4.tRNA keeps bringing AA to ribosome until STOP codon on mRNA-PP releas­ed-­forms protein


Allows for genetic info. to be inherited.
Base pairings (BPs) and method of DNA replic­ation are universal
Structure: A phosphate group, deoxyr­ibose sugar, nucleotide base (A,T,C,G).
H Bonds: Very weak bond between strands of DNA allow for replic­ation.
Importance of BP:
A only binds to T. C only binds to G. Ensures the genetic info. is completely and correctly transf­erred to next genera­tion.
Semi-c­ons­erv­ative Replic­ation:
1 OG DNA=2 daughter DNA-He­licase separates OG strands to become template for newly synthe­sised strands of DNA-Each daughter molecule has one OG strand.


Cell lysis: Detergents added-­Breaks down cell and nuclear membra­nes­-Re­leases DNA
Protein Removal: Protease and RNAase added-­Removes proteins and RNA-Ce­ntr­ifu­ge-­Forms a pellet of cell debris
DNA Precip­itation: Add ice-cold ethano­l-DNA precip­itates from solution
DNA Purifi­cation: DNA is washed­-Re­moves impurities
POLYMER CHAIN REACTION (PCR): Amplifies target gene
Requires: DNA Polyme­rase, Free nucleo­tides, Primers, Target gene
Denatu­ration: Heated-H bonds break-DNA unwind­s-Bases are exposed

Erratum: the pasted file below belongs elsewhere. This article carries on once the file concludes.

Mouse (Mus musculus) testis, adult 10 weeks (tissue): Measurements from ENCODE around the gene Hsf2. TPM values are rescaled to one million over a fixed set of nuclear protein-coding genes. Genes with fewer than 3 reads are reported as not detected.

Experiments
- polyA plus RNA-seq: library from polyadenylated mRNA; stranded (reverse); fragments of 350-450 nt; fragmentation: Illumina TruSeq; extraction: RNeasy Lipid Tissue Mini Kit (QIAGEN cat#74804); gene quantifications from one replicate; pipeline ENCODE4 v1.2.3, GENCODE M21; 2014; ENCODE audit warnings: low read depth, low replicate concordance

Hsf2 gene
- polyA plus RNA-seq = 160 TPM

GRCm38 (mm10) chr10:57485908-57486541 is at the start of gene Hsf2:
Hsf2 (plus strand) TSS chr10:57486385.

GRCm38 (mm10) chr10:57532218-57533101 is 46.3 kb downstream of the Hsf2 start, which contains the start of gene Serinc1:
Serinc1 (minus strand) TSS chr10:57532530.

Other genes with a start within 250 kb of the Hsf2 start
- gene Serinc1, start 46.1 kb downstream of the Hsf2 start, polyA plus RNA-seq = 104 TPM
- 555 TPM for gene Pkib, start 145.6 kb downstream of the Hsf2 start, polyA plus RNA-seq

Annealing: Cooled­-Pr­imers bind to separated strands of target DNA through H bonds between comp. bases-DNA nucleo­tides bind to exposed bases
Extension: Heated- DNA Polymerase joins nucleo­tides to produce new DNA
Repeated 25-30 times until sufficient amount of DNA fragments
Used to separate DNA molecu­les­/fr­agments of different sizes.
DNA fragments are negatively charge­d-A­ttr­acted to positi­ve-­Length travelled determines size of fragment- Marker DNA determines (Small­er=­Faster & Larger­=Sl­owe­r)-­Flu­ore­scent dye used for DNA Profile
Is a DNA-based pattern composed of a series of bands correspond to DNA fragments of different sizes.
DNA profile is unique to each indivi­dual. Approx. half from mother and half from father.
Introns contain highly repetitive sequences of bases called Short Tandem Repeats (STRs) .
STRs can determine: number of repeats in each allele at a locus, total length of STR
STRs containing variable numbers of repeating nucleo­tides are called Variable Number Tandem Repeats (VNTRs) (6-100bp).
VNTRs has 2 types: Minisa­tel­lites (10-70 nucleo­tides) and Micros­ate­llites (Less than 10 nucleo­tides))